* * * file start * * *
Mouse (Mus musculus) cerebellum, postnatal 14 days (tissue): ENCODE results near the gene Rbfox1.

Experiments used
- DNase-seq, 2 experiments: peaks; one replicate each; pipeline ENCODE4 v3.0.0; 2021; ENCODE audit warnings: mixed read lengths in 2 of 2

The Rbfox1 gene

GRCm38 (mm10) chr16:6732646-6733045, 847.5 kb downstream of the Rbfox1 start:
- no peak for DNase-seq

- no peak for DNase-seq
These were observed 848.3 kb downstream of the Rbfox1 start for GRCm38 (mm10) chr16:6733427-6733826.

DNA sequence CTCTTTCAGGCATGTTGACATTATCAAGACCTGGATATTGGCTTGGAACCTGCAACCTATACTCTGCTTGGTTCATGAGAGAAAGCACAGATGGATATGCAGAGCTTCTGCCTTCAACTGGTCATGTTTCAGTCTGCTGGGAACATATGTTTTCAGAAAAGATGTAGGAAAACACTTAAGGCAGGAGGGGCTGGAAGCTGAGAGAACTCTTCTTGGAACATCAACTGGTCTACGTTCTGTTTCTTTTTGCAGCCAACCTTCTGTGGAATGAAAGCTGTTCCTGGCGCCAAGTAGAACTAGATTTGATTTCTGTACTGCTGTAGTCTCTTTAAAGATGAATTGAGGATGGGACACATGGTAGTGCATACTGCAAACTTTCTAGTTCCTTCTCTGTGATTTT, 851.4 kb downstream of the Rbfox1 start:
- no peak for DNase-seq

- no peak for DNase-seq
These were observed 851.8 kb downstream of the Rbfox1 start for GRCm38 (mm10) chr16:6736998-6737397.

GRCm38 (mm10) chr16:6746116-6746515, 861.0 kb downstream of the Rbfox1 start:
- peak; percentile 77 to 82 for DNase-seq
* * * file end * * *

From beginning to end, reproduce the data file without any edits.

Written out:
Mouse (Mus musculus) cerebellum, postnatal 14 days (tissue): ENCODE results near the gene Rbfox1.

Experiments used
- DNase-seq, 2 experiments: peaks; one replicate each; pipeline ENCODE4 v3.0.0; 2021; ENCODE audit warnings: mixed read lengths in 2 of 2

The Rbfox1 gene

GRCm38 (mm10) chr16:6732646-6733045, 847.5 kb downstream of the Rbfox1 start:
- no peak for DNase-seq

- no peak for DNase-seq
These were observed 848.3 kb downstream of the Rbfox1 start for GRCm38 (mm10) chr16:6733427-6733826.

DNA sequence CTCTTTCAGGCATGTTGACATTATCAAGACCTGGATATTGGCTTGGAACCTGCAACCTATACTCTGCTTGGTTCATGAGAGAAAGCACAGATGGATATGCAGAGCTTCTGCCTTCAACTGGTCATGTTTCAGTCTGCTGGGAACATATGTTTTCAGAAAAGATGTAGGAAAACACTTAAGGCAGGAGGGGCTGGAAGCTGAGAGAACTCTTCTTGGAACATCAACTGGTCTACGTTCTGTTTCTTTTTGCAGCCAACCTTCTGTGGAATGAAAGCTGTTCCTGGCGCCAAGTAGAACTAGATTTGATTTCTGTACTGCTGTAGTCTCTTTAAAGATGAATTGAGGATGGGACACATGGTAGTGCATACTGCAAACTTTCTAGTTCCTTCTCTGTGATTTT, 851.4 kb downstream of the Rbfox1 start:
- no peak for DNase-seq

- no peak for DNase-seq
These were observed 851.8 kb downstream of the Rbfox1 start for GRCm38 (mm10) chr16:6736998-6737397.

GRCm38 (mm10) chr16:6746116-6746515, 861.0 kb downstream of the Rbfox1 start:
- peak; percentile 77 to 82 for DNase-seq